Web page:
Lessons on Longevity from Queen Elizabeth II作者：Robert Roy Britt 更新时间：2022-9-10 22:02:24
Queen Elizabeth II, who died at age 96 today, had a long and storied life, reigning as monarch in Britain longer than anyone in history. But the queen, who must’ve had some good genes and was known for living a relatively healthy and productive existence, didn’t live near as long as a lot of people do these days. Her longevity, nonetheless, is a reminder that life expectancy (how long people live on average) and lifespans (what’s possible) are wildly different.
Average life expectancy for a woman in the UK born in 2020 is 82.9 years.
(Life expectancy predicts a person’s expected lifespan at birth if existing death rates were to remain consistent.)
How’d the queen beat the average by more than a decade? One key was simply making it to her 80s.
“Death rates, which increase exponentially up to about age 80, do decelerate thereafter and reach or closely approach a plateau after age 105,” scientists reported in a 2018 paper. The older you get, according to the logic, the more diseases you’ve avoided or survived, and there’s some not-entirely-understood but obvious robustness that’s carrying you through.
Modern medicine has helped a lot, of course. As I wrote in a piece about the theoretical and practical limits to how old humans might ever be, the maximum possible lifespan:
In 1990, there were 95,000 centenarians (people 100+). Thanks to both a growing population and improvements in health care, that number swelled to 451,000 by 2015 and is expected to reach 3.7 million by 2050.
So how long might you or anyone else live with ongoing medical advances? While science can’t say for sure, many experts see a practical limit of around 130 to 135 years, but they leave open the possibility of some future human hanging in there until around 150. But regardless of any future breakthroughs that help more people survive into their 90s or beyond, death is likely to remain pretty much inevitable, and despite the dreams of some techno-futurists, there’s probably a practical ceiling.
You can certainly up your odds of keeping your feet on this good Earth for a long time. Just walking 22 minutes a day, for example, can help add years to your life by warding off a heart attack and other diseases. Getting better sleep, too, is crucial for staying healthy and living longer. And lucky you: Physical activity improves sleep, and better sleep will make you sharper and more energetic, more apt to take that walk.
Anyone who might live to 150, or 135, or even 96, would hope to retain their faculties, of course. And despite the growing number of dementia cases in an increasingly older population around the world, dementia is not inevitable, and science is making significant advances in understanding how each of us can increase the odds of avoiding severe mental decline later in life, regardless of our genes.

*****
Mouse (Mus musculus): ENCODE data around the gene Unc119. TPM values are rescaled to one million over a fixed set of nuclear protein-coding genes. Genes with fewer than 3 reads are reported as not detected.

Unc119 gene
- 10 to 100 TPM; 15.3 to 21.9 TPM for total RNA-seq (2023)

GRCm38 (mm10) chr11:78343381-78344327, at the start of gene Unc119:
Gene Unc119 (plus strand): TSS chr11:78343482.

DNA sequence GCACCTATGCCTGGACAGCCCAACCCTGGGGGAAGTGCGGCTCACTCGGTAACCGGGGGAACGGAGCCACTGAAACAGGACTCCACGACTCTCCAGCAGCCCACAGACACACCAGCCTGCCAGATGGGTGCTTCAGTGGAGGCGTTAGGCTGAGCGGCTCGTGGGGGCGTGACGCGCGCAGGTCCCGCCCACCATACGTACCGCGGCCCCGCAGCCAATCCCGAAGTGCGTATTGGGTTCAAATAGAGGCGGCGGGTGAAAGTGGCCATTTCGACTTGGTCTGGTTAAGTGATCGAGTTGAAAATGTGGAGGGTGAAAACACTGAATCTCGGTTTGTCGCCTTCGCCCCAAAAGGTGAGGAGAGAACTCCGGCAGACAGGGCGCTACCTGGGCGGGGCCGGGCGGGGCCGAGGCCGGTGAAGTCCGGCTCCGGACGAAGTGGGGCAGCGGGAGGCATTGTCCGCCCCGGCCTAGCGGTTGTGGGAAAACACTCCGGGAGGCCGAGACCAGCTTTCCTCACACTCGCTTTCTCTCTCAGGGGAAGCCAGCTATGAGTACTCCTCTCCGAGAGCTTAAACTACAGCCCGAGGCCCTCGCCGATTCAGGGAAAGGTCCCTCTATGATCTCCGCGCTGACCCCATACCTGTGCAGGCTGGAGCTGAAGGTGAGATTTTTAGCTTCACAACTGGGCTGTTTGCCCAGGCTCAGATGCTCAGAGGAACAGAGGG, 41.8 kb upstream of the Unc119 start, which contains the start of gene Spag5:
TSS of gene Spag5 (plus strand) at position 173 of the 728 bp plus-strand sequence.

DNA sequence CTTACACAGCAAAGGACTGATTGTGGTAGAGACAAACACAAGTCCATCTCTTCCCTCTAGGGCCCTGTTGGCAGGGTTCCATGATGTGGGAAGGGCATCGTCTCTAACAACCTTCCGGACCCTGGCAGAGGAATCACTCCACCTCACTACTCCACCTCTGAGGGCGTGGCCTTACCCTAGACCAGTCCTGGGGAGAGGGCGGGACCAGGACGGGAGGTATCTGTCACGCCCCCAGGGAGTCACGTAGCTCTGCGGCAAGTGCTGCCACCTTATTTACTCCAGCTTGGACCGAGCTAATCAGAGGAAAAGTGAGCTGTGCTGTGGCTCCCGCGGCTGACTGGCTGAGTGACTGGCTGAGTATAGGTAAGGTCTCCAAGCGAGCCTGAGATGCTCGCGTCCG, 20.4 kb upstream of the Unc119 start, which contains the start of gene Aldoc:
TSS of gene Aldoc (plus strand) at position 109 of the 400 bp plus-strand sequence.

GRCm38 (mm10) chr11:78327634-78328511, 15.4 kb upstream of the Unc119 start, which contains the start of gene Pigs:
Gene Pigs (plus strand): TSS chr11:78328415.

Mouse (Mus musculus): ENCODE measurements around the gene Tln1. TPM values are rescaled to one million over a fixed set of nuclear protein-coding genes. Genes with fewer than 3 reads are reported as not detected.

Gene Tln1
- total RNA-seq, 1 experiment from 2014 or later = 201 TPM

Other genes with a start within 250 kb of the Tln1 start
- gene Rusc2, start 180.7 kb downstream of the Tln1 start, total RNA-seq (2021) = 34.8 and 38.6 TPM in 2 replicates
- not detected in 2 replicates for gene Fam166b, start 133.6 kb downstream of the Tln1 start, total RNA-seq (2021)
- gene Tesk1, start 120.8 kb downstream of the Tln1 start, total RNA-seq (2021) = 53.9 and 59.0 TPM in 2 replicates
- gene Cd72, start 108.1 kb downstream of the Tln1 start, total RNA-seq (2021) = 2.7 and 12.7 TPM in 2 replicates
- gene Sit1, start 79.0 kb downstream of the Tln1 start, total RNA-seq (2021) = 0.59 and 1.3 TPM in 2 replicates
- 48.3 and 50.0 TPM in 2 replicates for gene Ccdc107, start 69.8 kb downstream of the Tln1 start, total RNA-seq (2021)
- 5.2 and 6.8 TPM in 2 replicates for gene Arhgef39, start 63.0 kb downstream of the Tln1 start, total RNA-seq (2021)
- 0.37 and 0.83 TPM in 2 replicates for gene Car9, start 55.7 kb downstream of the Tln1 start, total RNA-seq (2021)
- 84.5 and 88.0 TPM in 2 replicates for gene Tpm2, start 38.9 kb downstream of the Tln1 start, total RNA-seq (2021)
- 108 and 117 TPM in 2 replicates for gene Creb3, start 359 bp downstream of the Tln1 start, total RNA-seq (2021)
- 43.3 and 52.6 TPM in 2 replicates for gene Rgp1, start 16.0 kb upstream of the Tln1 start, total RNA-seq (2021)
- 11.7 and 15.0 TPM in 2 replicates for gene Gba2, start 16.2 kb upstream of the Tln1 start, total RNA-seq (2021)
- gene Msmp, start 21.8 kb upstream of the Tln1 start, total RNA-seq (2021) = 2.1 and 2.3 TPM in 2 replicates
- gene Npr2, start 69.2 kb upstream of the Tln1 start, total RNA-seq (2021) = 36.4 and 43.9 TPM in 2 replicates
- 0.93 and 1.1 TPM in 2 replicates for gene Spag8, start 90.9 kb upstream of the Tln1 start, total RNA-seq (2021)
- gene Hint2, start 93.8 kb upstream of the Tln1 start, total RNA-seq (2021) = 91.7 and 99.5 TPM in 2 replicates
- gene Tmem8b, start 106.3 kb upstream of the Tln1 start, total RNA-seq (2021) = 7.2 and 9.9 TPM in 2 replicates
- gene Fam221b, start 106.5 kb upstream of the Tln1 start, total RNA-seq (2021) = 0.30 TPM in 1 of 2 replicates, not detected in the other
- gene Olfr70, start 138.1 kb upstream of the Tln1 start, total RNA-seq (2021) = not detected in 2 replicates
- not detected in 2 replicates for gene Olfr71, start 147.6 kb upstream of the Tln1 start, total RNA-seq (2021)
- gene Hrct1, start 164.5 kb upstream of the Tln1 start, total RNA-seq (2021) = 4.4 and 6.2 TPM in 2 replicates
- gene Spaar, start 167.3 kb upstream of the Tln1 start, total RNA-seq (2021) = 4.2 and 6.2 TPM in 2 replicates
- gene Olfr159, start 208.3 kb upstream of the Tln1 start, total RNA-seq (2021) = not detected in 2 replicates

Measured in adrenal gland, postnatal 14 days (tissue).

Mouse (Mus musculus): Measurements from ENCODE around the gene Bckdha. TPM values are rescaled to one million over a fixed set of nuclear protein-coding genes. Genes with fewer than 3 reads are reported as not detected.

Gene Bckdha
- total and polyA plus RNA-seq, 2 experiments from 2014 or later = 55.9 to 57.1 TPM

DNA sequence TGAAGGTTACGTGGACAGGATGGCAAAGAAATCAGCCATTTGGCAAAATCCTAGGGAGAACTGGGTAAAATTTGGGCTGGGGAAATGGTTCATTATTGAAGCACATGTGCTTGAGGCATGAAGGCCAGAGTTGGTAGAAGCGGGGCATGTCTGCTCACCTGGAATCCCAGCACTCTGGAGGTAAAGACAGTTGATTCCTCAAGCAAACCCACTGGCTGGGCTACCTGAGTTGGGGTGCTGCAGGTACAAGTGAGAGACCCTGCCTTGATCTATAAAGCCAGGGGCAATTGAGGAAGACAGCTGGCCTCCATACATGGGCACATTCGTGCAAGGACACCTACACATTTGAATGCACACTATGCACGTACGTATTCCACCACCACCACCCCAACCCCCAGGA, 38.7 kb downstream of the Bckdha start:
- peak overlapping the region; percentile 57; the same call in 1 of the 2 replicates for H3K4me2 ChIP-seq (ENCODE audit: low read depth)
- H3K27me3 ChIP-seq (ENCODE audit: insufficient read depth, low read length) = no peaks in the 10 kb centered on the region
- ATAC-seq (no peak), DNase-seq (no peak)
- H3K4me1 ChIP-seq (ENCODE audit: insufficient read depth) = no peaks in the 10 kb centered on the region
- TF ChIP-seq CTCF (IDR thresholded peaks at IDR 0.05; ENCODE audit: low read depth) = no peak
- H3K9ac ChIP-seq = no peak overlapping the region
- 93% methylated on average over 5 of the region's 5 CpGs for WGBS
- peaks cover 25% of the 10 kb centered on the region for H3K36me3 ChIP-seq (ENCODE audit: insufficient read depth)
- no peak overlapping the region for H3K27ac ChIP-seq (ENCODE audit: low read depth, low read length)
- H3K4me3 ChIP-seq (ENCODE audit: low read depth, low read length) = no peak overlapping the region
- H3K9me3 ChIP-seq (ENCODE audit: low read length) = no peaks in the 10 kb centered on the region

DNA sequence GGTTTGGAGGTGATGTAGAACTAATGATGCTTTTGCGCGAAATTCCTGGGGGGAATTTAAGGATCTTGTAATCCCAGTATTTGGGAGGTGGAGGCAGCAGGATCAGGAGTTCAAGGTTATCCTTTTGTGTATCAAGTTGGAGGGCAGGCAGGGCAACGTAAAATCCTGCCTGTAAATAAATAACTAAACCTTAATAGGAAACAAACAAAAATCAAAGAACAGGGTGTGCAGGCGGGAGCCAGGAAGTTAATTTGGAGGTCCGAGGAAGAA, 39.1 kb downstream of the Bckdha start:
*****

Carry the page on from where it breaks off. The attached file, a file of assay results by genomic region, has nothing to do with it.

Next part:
Consider the so-called superagers, whose brains, even at age 81, are as intact as people in their 20s.
“The structure of superagers’ brains and the connectivity of their neural networks more closely resemble the brains of young adults,” says Alexandra Touroutoglou, PhD, director of imaging operations at Massachusetts General Hospital’s Frontotemporal Disorders Unit. “Superagers had avoided the brain atrophy typically seen in older adults.”
Queen Elizabeth II is an outlier, for sure. And she’s just one anecdote. She was known for working 40-hour weeks into her 90s. She probably didn’t have to. (And, several readers have pointed out, privilege and access to excellent health care—both known to up the odds of a long life—were on her side.)
But her level of effort, a penchant for routine, and a strong sense of purpose, along with setting aside time for play, are thought to have served her well-being well, wrote Bryan Kozlowski in his book Long Live the Queen. She was also known to indulge in sweets and alcohol, but in moderation. Among her enduring traits was that she embraced her age, even as it kept coming, and coming.
Research has shown that embracing aging, rather than fearing it, is actually linked to living longer.
Maybe today’s quiet quitters and early retirees could take a longevity cue from the queen’s example. If you stop working or scale way back, find something to keep your brain and body active. If you want to live to be 96, anyway.